Data Show Subordinates Making More Than Superiors in Government

California State Controller John Chiang released public salary and benefits figures for 2012, providing information on who's making what in city and county governments throughout the state.

Public compensation data published Monday by the state Controller's Office indicate that being the head of a Riverside County agency didn't always mean being the highest-paid in 2012.

Controller John Chiang released public salary and benefits figures for last year, providing information on who's making what in city and county governments throughout the state. The data, which draw distinctions between salary, health and retirement costs, can be viewed at http://www.publicpay.ca.gov.

"Making compensation of public employees transparent provides taxpayers with the ability to be more informed and active in local government decisions," Chiang said. "I'm especially encouraged with the cooperation that cities and counties have provided in helping us make all government more accountable to Californians."

Data from Riverside County pointed to fat paydays for some employees, both at the executive and lower levels. While county officials questioned how the state calculated the size of annual pay in some cases, the fact that workers in several agencies may have earned more than their bosses last year was not disputed.

Some of the most lopsided salary tables surfaced in the sheriff's department and the Department of Mental Health.

According to the controller's website, in 2012, six sheriff's lieutenants and two captains had earnings that exceeded the cumulative sum paid to Sheriff Stan Sniff, whose composite salary was $240,640.

Data showed that one captain had a base salary of $106,017 but was paid another $197,000 in "lump sum" amounts, possibly including compensation for unused vacation time and early retirement incentives.

In the Department of Mental Health, a senior staff psychiatrist received compensation totaling $470,273 last year -- the bulk of it from overtime, according to figures.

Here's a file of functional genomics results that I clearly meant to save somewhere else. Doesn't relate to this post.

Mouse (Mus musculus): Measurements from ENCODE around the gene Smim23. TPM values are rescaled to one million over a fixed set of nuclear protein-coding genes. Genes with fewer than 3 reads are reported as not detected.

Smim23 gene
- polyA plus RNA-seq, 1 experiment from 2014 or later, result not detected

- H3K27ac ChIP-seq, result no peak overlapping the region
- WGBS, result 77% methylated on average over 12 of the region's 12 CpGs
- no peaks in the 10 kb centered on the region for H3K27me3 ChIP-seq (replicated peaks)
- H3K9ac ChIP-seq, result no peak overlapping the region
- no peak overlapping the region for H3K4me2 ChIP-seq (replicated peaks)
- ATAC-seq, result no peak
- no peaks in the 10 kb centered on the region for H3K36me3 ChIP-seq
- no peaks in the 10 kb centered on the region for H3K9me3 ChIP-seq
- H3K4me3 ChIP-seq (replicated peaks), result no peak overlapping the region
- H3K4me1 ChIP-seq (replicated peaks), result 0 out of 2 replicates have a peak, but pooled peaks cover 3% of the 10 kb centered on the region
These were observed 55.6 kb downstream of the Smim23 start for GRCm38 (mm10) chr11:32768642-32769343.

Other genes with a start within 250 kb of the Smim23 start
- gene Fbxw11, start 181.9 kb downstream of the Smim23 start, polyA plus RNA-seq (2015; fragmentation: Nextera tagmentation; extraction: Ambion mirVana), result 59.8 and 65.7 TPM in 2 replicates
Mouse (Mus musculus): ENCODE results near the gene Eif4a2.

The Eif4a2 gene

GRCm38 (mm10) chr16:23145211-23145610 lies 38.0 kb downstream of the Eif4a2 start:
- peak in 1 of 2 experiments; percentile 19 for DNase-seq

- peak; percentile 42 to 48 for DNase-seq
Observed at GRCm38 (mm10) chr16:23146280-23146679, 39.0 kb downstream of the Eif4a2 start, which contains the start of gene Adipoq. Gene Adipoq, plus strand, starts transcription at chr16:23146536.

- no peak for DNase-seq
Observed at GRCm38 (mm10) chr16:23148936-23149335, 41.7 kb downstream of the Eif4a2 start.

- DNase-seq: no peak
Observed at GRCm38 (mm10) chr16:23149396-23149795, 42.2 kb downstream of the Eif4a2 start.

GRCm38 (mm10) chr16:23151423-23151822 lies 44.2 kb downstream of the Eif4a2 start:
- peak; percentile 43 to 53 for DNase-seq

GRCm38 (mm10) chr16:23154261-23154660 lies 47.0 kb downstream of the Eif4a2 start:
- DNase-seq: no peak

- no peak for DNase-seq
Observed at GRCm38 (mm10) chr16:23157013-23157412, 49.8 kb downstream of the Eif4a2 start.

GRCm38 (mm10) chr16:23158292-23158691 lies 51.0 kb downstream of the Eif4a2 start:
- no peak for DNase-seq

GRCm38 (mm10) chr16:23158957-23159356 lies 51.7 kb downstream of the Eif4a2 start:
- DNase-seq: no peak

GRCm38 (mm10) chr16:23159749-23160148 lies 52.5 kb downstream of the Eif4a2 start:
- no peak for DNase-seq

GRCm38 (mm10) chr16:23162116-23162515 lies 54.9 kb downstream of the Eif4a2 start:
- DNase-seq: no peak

The chief of psychiatry earned $424,860, while four other doctors each received annual compensation that exceeded the director's base pay of $304,052.

On the executive ladder, the highest paid agency head last year was then- Public Defender Gary Windom, who was discharged on Nov. 7, 2012, as a result of workplace conflicts. Controller's Office data showed the veteran lawyer collecting just under $500,000, close to $180,000 of which appeared to be in the form of severance pay.

Riverside County supervisors' salaries were the more modest in comparative terms, ranging between $160,744 and $171,937. Supervisors earn base salaries of $143,031. However, the Controller's Office listed unclassified "other" forms of compensation that caused each board member's earnings to vary slightly.

"They combined a number of different things to come up with these figures, some of which might not reflect actual salary," county Executive Office public information officer Ray Smith told City News Service. "Without knowing for sure how they arrived at some of these numbers, I can't say what they are. There are some issues."

According to Jacob Roper of the Controller's Office, the "other" designation on the salary pages refers to vacation time payouts, severance pay, car benefit allowances, overtime comp, per diem payments connected with travel and other stipends.

"The Controller's Office stands by its website and figures obtained directly from local governments," Roper told CNS. "Local governments set their own parameters on compensation and benefits. Not everybody's the same."

Roper said the purpose is to offer a "good view of the cost to taxpayers for a public servant."

"We try to offer a broader picture of compensation across the board," Roper said.

—City News Service

Just my opinion December 17, 2013 at 12:24 PM
These lump sum payouts are an abuse of the system. The county has to adopt a "use it or lose it" vacation policy annually, and provide sick time banks that are actually used for illness only - with no cash-in value. Finally overtime needs to be paid by pay period at the value earned and not saved until it's worth more. This also should be force used and paid out balancing between the two options at management's choice so employees don't self schedule to increase their access to this benefit, cause otherwise they will. I blame this situation on the county who allows it to occur in collective bargaining. They need to stick to common sense solutions that allow employees to earn fair wages and benefits, but stop ridiculous and exorbitant payouts when they retire or are fired.


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